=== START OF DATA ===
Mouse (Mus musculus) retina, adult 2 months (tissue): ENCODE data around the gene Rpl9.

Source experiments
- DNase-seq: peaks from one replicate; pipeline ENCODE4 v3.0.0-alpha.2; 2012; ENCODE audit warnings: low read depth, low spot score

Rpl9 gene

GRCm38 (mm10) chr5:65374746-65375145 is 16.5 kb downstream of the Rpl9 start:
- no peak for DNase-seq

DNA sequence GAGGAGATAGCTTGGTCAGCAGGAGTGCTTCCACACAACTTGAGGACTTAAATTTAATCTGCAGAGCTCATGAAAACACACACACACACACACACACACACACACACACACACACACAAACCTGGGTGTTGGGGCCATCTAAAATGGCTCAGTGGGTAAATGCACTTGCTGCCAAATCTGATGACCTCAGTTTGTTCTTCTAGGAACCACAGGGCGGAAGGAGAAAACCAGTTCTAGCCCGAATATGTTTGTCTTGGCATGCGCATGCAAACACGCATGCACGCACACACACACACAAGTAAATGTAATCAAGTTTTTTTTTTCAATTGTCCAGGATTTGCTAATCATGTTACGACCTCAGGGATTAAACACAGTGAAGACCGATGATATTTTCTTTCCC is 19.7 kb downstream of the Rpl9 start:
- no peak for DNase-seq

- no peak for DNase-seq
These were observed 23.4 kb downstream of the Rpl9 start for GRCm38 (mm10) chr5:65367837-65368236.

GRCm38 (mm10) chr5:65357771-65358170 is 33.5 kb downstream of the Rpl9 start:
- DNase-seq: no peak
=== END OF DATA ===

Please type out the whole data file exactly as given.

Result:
Mouse (Mus musculus) retina, adult 2 months (tissue): ENCODE data around the gene Rpl9.

Source experiments
- DNase-seq: peaks from one replicate; pipeline ENCODE4 v3.0.0-alpha.2; 2012; ENCODE audit warnings: low read depth, low spot score

Rpl9 gene

GRCm38 (mm10) chr5:65374746-65375145 is 16.5 kb downstream of the Rpl9 start:
- no peak for DNase-seq

DNA sequence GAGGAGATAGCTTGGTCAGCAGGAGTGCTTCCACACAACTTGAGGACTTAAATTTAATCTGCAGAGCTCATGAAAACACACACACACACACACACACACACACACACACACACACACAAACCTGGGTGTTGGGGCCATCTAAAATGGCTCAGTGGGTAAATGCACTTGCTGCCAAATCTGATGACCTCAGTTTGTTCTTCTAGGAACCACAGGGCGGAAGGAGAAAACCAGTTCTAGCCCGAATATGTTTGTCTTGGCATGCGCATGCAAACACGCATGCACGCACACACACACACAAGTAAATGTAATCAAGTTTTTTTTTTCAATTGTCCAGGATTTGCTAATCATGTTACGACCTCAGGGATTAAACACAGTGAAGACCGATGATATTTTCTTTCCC is 19.7 kb downstream of the Rpl9 start:
- no peak for DNase-seq

- no peak for DNase-seq
These were observed 23.4 kb downstream of the Rpl9 start for GRCm38 (mm10) chr5:65367837-65368236.

GRCm38 (mm10) chr5:65357771-65358170 is 33.5 kb downstream of the Rpl9 start:
- DNase-seq: no peak